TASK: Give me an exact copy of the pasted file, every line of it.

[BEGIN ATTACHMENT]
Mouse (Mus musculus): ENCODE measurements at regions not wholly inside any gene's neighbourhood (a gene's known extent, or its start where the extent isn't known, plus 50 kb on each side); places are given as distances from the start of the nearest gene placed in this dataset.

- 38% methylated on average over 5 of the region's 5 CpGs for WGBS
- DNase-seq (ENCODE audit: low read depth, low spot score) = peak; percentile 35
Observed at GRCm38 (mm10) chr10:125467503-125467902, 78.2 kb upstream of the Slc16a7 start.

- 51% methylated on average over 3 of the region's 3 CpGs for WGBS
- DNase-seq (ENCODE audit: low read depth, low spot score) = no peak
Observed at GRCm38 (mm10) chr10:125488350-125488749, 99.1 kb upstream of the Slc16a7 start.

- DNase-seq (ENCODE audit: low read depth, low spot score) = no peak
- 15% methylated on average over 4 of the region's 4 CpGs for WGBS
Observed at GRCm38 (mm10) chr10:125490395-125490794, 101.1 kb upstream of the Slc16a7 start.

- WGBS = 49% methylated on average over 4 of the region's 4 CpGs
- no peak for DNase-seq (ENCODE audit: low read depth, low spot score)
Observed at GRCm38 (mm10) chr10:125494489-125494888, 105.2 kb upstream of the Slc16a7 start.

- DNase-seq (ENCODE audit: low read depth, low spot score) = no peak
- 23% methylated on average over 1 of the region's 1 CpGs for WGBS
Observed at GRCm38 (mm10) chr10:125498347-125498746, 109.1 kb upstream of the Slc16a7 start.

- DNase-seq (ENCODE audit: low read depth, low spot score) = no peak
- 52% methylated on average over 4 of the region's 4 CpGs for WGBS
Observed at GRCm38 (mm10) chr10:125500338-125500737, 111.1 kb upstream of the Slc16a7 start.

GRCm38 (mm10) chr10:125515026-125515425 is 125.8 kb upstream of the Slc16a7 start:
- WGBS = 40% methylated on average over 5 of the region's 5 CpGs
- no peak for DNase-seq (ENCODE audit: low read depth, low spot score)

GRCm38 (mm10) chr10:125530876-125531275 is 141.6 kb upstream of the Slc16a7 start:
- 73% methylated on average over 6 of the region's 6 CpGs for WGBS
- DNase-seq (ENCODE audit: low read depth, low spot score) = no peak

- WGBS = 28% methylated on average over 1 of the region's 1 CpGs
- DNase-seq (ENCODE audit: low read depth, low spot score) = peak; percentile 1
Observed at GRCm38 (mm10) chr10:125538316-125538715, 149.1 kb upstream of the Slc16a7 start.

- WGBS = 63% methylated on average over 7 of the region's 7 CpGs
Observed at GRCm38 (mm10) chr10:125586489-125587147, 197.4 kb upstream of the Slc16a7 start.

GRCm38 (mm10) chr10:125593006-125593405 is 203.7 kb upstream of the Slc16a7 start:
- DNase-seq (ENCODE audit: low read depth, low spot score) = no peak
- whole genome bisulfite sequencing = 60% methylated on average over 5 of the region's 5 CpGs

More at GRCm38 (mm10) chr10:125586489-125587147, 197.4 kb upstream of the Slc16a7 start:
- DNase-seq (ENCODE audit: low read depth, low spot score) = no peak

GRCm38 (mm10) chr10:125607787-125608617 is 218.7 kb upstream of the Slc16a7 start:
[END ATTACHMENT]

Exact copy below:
Mouse (Mus musculus): ENCODE measurements at regions not wholly inside any gene's neighbourhood (a gene's known extent, or its start where the extent isn't known, plus 50 kb on each side); places are given as distances from the start of the nearest gene placed in this dataset.

- 38% methylated on average over 5 of the region's 5 CpGs for WGBS
- DNase-seq (ENCODE audit: low read depth, low spot score) = peak; percentile 35
Observed at GRCm38 (mm10) chr10:125467503-125467902, 78.2 kb upstream of the Slc16a7 start.

- 51% methylated on average over 3 of the region's 3 CpGs for WGBS
- DNase-seq (ENCODE audit: low read depth, low spot score) = no peak
Observed at GRCm38 (mm10) chr10:125488350-125488749, 99.1 kb upstream of the Slc16a7 start.

- DNase-seq (ENCODE audit: low read depth, low spot score) = no peak
- 15% methylated on average over 4 of the region's 4 CpGs for WGBS
Observed at GRCm38 (mm10) chr10:125490395-125490794, 101.1 kb upstream of the Slc16a7 start.

- WGBS = 49% methylated on average over 4 of the region's 4 CpGs
- no peak for DNase-seq (ENCODE audit: low read depth, low spot score)
Observed at GRCm38 (mm10) chr10:125494489-125494888, 105.2 kb upstream of the Slc16a7 start.

- DNase-seq (ENCODE audit: low read depth, low spot score) = no peak
- 23% methylated on average over 1 of the region's 1 CpGs for WGBS
Observed at GRCm38 (mm10) chr10:125498347-125498746, 109.1 kb upstream of the Slc16a7 start.

- DNase-seq (ENCODE audit: low read depth, low spot score) = no peak
- 52% methylated on average over 4 of the region's 4 CpGs for WGBS
Observed at GRCm38 (mm10) chr10:125500338-125500737, 111.1 kb upstream of the Slc16a7 start.

GRCm38 (mm10) chr10:125515026-125515425 is 125.8 kb upstream of the Slc16a7 start:
- WGBS = 40% methylated on average over 5 of the region's 5 CpGs
- no peak for DNase-seq (ENCODE audit: low read depth, low spot score)

GRCm38 (mm10) chr10:125530876-125531275 is 141.6 kb upstream of the Slc16a7 start:
- 73% methylated on average over 6 of the region's 6 CpGs for WGBS
- DNase-seq (ENCODE audit: low read depth, low spot score) = no peak

- WGBS = 28% methylated on average over 1 of the region's 1 CpGs
- DNase-seq (ENCODE audit: low read depth, low spot score) = peak; percentile 1
Observed at GRCm38 (mm10) chr10:125538316-125538715, 149.1 kb upstream of the Slc16a7 start.

- WGBS = 63% methylated on average over 7 of the region's 7 CpGs
Observed at GRCm38 (mm10) chr10:125586489-125587147, 197.4 kb upstream of the Slc16a7 start.

GRCm38 (mm10) chr10:125593006-125593405 is 203.7 kb upstream of the Slc16a7 start:
- DNase-seq (ENCODE audit: low read depth, low spot score) = no peak
- whole genome bisulfite sequencing = 60% methylated on average over 5 of the region's 5 CpGs

More at GRCm38 (mm10) chr10:125586489-125587147, 197.4 kb upstream of the Slc16a7 start:
- DNase-seq (ENCODE audit: low read depth, low spot score) = no peak

GRCm38 (mm10) chr10:125607787-125608617 is 218.7 kb upstream of the Slc16a7 start: